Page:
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This article was written on 25 Jun 2018, and is filled under Fiction.

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Historical Highlights

A few highlights from our Non Fiction New Releases….

Welcome to Country – Marcia Langton

Marcia Langton: Welcome to Country is a curated guidebook to Indigenous Australia and the Torres Strait Islands. In its pages, respected Elder and author Professor Marcia Langton offers fascinating insights into Indigenous languages and customs, history, native title, art and dance, storytelling, and cultural awareness and etiquette for visitors. There is also a directory of Indigenous tourism experiences, organised by state or territory, covering galleries and festivals, national parks and museums, communities that are open to visitors, as well as tours and performances.

This book is essential for anyone travelling around Australia who wants to learn more about the culture that has thrived here for over 50,000 years. It also offers the chance to enjoy tourism opportunities that will show you a different side of this fascinating country — one that remains dynamic, and is filled with openness and diversity.

The Dogs that Made Australia – Guy Hull

Hunter. Worker. Legend. The untold story of the dog’s role in building our nation.

The Dogs That Made Australia pays tribute to the dogs that gave their all for our prosperity: the fearless hounds that saved fledgling colonies from famine; the courageous heelers and tireless collies that powered the rise of beef and wool; the tough little home-grown terriers that protected the homestead and garden; and the extraordinary police dogs, ahead of their time, loved by the nation. The selfless exploits of our heroic dogs are writ indelibly in our nation’s heritage and identity. The Dogs That Made Australia is a vivid and meticulously researched history of Australia told from the perspectives of the dingo and of the dogs that were imported and developed here, as well as the humans who loved, feared and worked them.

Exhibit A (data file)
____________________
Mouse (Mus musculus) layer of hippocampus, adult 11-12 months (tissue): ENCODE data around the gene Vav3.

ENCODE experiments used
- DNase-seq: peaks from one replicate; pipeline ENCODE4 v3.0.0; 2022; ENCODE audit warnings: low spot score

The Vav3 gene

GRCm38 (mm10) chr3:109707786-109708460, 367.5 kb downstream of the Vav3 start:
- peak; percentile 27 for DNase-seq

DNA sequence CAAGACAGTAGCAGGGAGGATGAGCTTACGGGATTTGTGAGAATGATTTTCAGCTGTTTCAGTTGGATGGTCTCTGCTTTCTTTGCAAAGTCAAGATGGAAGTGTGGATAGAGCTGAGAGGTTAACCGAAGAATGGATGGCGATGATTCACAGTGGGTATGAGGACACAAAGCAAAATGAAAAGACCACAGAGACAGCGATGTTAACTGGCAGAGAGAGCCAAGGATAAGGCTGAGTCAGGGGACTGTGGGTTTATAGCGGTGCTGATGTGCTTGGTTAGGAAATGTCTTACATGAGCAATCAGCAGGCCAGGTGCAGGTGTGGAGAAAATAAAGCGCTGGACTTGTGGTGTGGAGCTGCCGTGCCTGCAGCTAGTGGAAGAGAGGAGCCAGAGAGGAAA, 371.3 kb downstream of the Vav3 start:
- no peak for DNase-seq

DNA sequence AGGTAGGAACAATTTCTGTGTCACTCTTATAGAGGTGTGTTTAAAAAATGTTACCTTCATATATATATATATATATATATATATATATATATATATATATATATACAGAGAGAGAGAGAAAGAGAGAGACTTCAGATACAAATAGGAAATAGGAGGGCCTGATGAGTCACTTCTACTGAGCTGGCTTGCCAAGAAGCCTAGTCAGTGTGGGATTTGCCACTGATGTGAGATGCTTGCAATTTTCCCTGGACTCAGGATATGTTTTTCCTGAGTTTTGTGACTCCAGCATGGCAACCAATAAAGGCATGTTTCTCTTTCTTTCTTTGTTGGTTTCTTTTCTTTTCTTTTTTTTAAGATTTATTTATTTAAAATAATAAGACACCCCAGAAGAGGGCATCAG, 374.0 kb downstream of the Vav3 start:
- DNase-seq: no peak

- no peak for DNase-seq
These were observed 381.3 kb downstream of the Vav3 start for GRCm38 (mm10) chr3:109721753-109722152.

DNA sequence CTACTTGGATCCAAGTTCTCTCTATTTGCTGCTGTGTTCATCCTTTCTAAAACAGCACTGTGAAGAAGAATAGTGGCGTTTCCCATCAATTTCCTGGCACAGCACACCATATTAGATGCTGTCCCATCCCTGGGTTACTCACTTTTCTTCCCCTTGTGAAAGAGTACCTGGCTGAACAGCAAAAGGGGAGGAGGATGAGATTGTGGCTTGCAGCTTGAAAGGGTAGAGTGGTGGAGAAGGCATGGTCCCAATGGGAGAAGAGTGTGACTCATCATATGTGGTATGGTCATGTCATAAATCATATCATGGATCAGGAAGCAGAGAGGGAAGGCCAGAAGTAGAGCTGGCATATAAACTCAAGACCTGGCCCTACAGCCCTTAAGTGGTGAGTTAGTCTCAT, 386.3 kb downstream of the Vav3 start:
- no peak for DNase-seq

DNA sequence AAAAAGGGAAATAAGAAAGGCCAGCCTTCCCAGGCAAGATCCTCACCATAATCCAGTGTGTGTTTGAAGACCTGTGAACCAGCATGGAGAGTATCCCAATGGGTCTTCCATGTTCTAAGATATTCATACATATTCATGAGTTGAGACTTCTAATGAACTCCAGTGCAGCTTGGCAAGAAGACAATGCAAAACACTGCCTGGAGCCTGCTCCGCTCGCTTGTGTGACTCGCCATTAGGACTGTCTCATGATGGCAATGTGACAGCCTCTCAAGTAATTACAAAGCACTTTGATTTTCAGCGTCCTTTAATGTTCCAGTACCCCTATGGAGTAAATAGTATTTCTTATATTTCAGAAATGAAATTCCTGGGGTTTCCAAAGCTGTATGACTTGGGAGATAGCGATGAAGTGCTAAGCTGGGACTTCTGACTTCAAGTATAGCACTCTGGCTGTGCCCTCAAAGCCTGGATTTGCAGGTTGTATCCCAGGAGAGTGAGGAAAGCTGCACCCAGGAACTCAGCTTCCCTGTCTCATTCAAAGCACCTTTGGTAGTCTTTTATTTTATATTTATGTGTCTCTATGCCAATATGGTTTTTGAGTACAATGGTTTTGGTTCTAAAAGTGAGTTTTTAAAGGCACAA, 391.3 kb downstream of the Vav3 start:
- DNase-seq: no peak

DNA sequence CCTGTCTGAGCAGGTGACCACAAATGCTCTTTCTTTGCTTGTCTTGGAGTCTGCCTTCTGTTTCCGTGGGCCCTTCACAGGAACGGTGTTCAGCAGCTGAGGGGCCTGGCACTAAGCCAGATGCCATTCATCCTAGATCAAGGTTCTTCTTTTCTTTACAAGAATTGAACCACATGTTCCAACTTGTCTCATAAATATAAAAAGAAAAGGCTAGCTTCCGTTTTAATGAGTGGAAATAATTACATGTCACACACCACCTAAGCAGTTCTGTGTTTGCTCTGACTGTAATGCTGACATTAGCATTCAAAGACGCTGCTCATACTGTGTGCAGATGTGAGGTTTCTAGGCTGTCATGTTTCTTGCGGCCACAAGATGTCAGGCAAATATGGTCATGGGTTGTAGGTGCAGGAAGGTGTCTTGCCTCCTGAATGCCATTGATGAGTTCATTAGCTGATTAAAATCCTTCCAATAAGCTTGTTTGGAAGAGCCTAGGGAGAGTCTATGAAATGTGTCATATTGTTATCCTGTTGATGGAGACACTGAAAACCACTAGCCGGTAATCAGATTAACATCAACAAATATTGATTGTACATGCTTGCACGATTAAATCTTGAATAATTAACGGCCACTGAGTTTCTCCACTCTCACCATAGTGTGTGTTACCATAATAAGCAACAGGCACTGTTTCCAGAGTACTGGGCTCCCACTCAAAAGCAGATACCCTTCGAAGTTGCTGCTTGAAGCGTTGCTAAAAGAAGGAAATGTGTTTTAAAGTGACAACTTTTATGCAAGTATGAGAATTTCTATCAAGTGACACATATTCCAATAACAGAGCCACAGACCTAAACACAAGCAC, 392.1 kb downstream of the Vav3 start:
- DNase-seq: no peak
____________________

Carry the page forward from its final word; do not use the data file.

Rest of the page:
The Sinking of HMAS Sydney – David L. Mearns

For sixty-six years it was Australia’s greatest maritime mystery: what happened to the ‘pride of the fleet’ HMAS Sydney – was she beaten in a fair fight with the German cruiser Kormoran, or was there treachery involved? Could the Kormoran survivors’ account of the battle and its aftermath be believed? Why were there no survivors from Sydney? And where was the wreck?

One of the world’s foremost shipwreck hunters, David L. Mearns first heard the story of the Sydney in 1996. It left an indelible impression on him. Hunting the Sydney ten years later tested all his skills as a detective, engineer, marine scientist and navigator. But find it he did, and with that momentous discovery came answers to the mystery; closure to relatives still grieving the 645 men dead; accountability to the RAN, which had all but given up hope of ever finding its most iconic ship; and a sad but gripping explanation of the staggering naval disaster, allowing Australians to finally make sense of the conflicting, conspiratorial and painful event.

Monash’s Masterpiece – Peter FitzSimons

The Battle of Le Hamel on 4 July 1918 was an Allied triumph, and strategically very important in the closing stages of WWI. A largely Australian force, commanded by the brilliant Sir John Monash, fought what has been described as the first modern battle – where infantry, tanks, artillery and planes operated together as a coordinated force.

Monash planned every detail meticulously, with nothing left to chance. Integrated use of tanks, planes, infantry, wireless (and even carrier pigeons!) was the basis, and it went on from there, down to the details: everyone used the same maps, with updated versions delivered by motorbike despatch riders to senior commanders, including Monash. Each infantry battalion was allocated to a tank group, and they advanced together. Supplies and ammunition were dropped as needed from planes. The losses were relatively few. In the words of Monash: ‘A perfected modern battle plan is like nothing so much as a score for an orchestral composition, where the various arms and units are the instruments, and the tasks they perform are their respective musical phrases.’

Monash planned for the battle to last for 90 minutes – in the end it went for 93. What happened in those minutes changed for the rest of the war the way the British fought battles, and the tactics and strategies used by the Allies.

Peter FitzSimons brings this Allied triumph to life, and tells this magnificent story as it should be told.

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